Newsletter #117 May 2021

Newsletter #117 May 2021
September 1, 2021 Christina Mullin

Richard Prince, “Unnamed”

May, 2021

Welcome to Plume Issue #117 —

May: and, naturally, one thinks of Baader–Meinhof  — not the notorious terrorist/anarchist Red Army Faction of the 60’s and 70’s starring among others “Red Rudi” Dutschke – but the phenomenon of that name, also tagged more Matrix-like as the Frequency Illusion: you know how, when you’ve finally bought that elusive new Trex Domane SL 6 in matte onyx, and suddenly you see every third cyclist pedaling that same très chère  mountain bike? That’s it. Or at least that was my reaction to this month’s cover art from Richard Prince – one more Covid image/metaphor. The out-of-nowhere crazy tire tracks, whose beginning is obscure, whose end one cannot really ascertain. The eerie still-life watchfulness of that vegetal berm.  Like them, it seems everything I see or read, these days, sparks some association with our current troubles. And I wonder, after Prince’s photograph, if we ever will know exactly what happened, if those tracks trace a long moment’s terror, did the driver recover control or meet a worse fate? Perhaps it’s the same for you? I hope not.

Anyway, such are my rather bleak thoughts this evening, Sorry.

So, more masterfully now to Joseph Campana, on Alice Oswald’s masterful Memorial…


Like bird families feeding by a river
Hundreds of geese and herons and long-necked swans
When an ember of eagle a red hot coal of hunger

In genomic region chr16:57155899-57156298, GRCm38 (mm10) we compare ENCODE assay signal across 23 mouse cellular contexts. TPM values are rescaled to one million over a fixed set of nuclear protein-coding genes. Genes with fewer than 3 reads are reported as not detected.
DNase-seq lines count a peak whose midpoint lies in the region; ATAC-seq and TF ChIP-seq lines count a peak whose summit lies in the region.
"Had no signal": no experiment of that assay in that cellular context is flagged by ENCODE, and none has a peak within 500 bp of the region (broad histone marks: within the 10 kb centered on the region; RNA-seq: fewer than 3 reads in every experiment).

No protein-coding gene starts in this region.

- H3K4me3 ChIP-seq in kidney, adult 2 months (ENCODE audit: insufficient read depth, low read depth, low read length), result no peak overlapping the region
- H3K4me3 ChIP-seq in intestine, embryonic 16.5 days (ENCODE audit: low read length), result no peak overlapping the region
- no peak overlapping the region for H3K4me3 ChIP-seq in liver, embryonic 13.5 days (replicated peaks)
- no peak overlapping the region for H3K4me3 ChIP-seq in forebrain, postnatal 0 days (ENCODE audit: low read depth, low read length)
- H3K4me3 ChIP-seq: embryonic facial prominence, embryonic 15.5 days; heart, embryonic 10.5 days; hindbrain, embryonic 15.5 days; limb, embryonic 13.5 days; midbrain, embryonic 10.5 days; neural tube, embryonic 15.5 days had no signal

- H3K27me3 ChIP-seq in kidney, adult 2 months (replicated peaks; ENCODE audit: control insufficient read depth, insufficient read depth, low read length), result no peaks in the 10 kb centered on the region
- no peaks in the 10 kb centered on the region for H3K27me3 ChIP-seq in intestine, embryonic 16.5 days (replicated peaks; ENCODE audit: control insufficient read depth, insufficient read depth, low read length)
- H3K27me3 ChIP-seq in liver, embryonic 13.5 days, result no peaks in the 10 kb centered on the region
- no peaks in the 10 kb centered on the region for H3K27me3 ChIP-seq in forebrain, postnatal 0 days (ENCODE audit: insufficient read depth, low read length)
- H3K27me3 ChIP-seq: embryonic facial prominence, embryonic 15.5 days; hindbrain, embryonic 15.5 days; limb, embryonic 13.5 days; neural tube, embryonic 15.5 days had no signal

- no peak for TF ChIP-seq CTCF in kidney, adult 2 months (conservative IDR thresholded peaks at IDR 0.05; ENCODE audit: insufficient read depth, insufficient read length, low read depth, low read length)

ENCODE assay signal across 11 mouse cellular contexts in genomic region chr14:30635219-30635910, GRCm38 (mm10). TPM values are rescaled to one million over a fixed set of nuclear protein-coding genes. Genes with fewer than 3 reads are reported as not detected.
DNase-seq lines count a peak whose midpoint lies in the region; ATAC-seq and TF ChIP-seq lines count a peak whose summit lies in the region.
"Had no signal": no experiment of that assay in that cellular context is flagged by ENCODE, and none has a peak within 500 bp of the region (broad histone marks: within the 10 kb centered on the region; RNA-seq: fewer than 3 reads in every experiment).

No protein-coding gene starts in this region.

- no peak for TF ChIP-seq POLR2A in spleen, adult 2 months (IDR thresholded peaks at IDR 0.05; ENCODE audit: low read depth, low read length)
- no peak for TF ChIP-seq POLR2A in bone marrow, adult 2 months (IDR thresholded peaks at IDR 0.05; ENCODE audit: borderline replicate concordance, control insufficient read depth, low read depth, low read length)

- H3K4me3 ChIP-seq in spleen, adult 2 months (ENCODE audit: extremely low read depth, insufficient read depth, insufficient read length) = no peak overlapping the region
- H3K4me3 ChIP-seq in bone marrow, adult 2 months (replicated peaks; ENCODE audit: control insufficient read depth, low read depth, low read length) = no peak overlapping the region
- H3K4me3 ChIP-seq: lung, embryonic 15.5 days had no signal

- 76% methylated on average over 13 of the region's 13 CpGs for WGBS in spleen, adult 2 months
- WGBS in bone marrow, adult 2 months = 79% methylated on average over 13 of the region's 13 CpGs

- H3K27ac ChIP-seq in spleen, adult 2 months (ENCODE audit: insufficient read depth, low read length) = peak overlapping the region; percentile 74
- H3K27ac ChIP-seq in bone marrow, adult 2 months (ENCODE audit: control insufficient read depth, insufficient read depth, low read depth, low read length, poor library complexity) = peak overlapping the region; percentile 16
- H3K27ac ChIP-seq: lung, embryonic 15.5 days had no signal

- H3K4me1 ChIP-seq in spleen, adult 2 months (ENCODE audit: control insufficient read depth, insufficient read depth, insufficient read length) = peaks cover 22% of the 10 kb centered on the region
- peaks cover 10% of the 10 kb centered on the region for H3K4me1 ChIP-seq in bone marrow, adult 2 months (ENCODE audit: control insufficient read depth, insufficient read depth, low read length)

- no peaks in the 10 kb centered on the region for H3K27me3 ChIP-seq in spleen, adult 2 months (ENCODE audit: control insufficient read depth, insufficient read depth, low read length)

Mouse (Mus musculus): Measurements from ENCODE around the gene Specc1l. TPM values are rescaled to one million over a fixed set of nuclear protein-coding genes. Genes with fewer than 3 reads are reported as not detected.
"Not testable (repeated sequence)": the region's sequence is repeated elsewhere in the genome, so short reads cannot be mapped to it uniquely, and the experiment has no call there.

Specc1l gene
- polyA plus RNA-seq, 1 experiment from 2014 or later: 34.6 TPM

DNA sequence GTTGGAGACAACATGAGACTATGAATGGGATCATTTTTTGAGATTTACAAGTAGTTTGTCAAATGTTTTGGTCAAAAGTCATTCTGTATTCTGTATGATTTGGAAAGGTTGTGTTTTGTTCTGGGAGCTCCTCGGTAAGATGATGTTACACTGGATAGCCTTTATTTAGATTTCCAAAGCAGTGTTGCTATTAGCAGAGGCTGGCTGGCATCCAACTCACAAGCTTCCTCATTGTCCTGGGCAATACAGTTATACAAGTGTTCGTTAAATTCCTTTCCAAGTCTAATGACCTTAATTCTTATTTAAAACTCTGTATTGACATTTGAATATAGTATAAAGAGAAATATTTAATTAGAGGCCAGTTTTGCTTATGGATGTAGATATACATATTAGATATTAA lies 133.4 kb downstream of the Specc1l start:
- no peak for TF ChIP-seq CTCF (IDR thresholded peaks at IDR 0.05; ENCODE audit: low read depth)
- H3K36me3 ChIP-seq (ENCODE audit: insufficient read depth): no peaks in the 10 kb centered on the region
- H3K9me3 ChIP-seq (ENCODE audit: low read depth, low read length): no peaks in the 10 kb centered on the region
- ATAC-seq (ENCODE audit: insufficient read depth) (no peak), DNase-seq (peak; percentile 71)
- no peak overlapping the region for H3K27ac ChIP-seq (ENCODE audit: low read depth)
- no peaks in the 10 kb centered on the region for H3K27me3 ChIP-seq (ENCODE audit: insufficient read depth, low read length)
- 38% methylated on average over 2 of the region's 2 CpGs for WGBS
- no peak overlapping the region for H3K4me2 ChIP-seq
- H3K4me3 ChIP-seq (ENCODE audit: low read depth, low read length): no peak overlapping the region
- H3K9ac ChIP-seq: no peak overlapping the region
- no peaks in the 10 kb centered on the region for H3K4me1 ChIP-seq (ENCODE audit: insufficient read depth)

Falls out of the sky and bursts into wings

Like bird families feeding by a river
Hundreds of geese and herons and long-necked swans
When an ember of eagle a red hot coal of hunger
Falls out of the sky and bursts into wings

from Alice Oswald’s Memorial

Of course, it doesn’t look like a poem, not at first. When the stanzas appear, we’re sure. Perhaps an enterprising classicist or a great lover of Homer remembered the names of the minor dead, which is what this poem is made of. And this “poem” of course isn’t a poem. It’s a small selection, a snippet really, from Alice Oswald’s Memorial: A Version of Homer’s Iliad. What version, one might wonder. It’s the version of the Iliad that happens when the gorgeous and brutal stars of the poem—Helen, Achilles, Patroclus, Nestor, Menelaus, Agamemnon, Odysseus—become merely names among many. In fact, the poem is much more about the ones you never heard of: Iasus, Mecisteus, Echius, Clonius, Deiochuis. The stars recede, the stories recede and all that’s left is an accumulation of dead. Remarkable, is it not, that a powerful poem—an anchor of the epic tradition—becomes powerful through reduction?

Not just reduction—bit players instead of heroes, names instead of stories—but repetition governs Memorial. I have to think that there’s something remarkable, too, about making one of the most apparently pedestrian of forms, the list, into something so moving, so overwhelming even though the names themselves can seem so remote. Perhaps this is lyric brevity at its most extreme, when there is room for little but names and yet the impact is so profound. This is the effect of the painfully expanding list in Claudia Rankine’s remarkable Citizen, at the end of which an ever-growing list of victims—Jordan Russell Davis, Eric Garner, John Crawford, and Michael Brown—appears, each printing of the book augmenting the list. What words are left when the slaughtered appear on the fields of battle or in the streets of American cities? Too many words, is the answer, which is perhaps why these poets give us a precious few in the form of a list of names.

I’m overwhelmed by Oswald’s lists but nothing about that feeling encourages me to set Memorial down. Quite the opposite. There’s a compulsive rhythm. You don’t even have to pronounce the names correctly (and I’m sure I do not when I say them aloud or to myself). The remote, minor figures become familiar in their strangeness.